There is now incontrovertible evidence from sophisticated lineage tracing studies that vascular smooth muscle cell (VSMC) de-differentiation contributes substantively to a number of vascular diseases. A major manifesta- tion of such phenotypic change is attenuated expression of a battery of VSMC-restricted genes, including the enigmatic smooth muscle calponin (Cnn1) gene. The function of Cnn1 has been studied primarily in vitro or in a single knockout mouse wherein several exons and introns were replaced with a neo cassette which, as detailed below, obfuscates accurate interpretation of phenotypes. We have championed the CRISPR-Cas9 genome editing system in mice to engineer subtle substitutions within regulatory elements of many genes, leaving intact all coding sequences. We report here a remarkable phenotype wherein a single base change of a single CArG box in the Cnn1 locus abolishes expression of CNN1 in vascular (but not visceral) SMC. Full expression of CNN1 is restored with a BAC carrying human CNN1 or CRISPR-mediated activation of the en- dogenous Cnn1 promoter. Cnn1 CArG mutant mice, representing the first animal models of regulatory element edits, also show elevation in VSMC DNA synthesis and defective contractile competence. Conversely, over- expression of BAC-CNN1 suppresses VSMC growth, antagonizes neointimal formation, reduces VSMC lipid uptake, and enhances contractile gene expression. Interestingly, CNN1-Ser175 appears to be a critical residue for some of these effects making it an attractive amino acid for CRISPR-mediated editing in mice. Additional data support CNN1 as a scaffold for ERK signaling and effector of the immotile state of differentiated VSMC. Importantly, a complete understanding of CNN1 function is complicated by robust expression of two related genes (Cnn2 and Cnn3) in VSMC. We hypothesize that CNN1 functions in concert with other CNN isoforms to maintain a mature VSMC differentiated state. This hypothesis will be tested in three aims using state-of-the-art tools in genetics, animal models of disease, and molecular physiology assays of VSMC function.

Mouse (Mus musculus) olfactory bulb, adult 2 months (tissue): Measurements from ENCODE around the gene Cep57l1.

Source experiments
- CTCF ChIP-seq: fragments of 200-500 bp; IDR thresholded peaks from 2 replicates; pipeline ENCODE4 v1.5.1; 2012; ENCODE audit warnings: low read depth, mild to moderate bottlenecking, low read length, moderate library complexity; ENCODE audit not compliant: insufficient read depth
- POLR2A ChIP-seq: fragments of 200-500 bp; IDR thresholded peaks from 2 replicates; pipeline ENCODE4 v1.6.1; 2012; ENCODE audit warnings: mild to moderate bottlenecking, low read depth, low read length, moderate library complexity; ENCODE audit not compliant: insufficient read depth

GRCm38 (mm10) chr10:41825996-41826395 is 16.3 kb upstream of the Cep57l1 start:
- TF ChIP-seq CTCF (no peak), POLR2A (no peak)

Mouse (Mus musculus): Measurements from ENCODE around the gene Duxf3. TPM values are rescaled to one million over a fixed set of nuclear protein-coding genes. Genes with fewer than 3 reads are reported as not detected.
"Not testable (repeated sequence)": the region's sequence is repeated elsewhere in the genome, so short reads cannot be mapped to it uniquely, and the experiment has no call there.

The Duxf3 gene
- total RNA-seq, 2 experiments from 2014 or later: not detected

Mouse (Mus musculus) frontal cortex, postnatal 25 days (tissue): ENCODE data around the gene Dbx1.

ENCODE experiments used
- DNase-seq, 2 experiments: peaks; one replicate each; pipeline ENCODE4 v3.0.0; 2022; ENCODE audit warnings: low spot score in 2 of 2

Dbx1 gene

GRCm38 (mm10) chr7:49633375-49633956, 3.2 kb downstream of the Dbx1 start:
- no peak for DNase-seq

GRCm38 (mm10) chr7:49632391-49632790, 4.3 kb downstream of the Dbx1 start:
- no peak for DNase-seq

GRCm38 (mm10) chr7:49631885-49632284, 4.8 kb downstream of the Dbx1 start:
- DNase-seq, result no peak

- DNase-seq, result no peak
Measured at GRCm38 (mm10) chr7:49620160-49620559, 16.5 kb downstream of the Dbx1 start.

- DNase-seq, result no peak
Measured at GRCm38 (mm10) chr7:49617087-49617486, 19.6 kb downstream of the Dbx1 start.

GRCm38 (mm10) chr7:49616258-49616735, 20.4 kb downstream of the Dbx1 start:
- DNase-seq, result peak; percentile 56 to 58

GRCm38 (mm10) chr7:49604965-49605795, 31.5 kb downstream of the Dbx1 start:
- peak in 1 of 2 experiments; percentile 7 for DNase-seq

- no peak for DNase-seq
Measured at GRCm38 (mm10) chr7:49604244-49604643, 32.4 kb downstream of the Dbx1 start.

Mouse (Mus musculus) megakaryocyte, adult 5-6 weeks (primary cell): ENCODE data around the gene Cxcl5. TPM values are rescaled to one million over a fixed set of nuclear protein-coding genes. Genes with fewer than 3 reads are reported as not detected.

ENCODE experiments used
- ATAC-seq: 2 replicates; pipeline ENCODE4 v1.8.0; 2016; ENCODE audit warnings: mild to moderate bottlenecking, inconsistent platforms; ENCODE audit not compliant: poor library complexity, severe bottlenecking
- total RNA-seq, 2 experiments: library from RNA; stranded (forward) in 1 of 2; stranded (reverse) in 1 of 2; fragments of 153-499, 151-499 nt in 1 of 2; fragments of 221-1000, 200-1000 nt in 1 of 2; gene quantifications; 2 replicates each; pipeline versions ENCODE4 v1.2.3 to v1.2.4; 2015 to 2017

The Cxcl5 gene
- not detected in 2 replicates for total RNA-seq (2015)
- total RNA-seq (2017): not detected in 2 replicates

Aim 1 will exploit the single base edit in Cnn1 as a novel loss-of-function mouse in context of acute and chronic vascular disease models; complementation studies will be carried out in vitro and in vivo to rigorously ascribe pheno- typic changes to the specific loss of CNN1.
Aim 2 will exploit a well-characterized BAC mouse to elucidate functions associated with Cnn1 gain-of-function in models of vascular disease used in Aim 1. Complementary CRISPR editing of the BAC mouse, in background of Cnn1 KO, will afford exquisite insight into functional residues that mediate CNN1 function.
Aim 3 will exploit new floxed Cnn2 and Cnn3 mice with an exciting VSMC-specific Cre driver we have developed to address, for the first time, triple Cnn KO mouse models at baseline and in acute or chronic vascular disease models. These studies, based on paradigm-shifting approaches to gene KOs, serve as a template for the study of other gene families linked to VSMC differen- tiation and will inform future studies targeting CNN1 in diseases where VSMC differentiation is compromised.
Diseases of blood vessels involve radical changes in the normal program of gene expression and function, the underlying nature of which is poorly understood. We have used the revolutionary CRISPR system of genome editing to study a gene called CNN1, which is specific for smooth muscle cells in blood vessels. We will study this gene, along with related genes, in both cells and blood vessels to gain new insights into vascular diseases.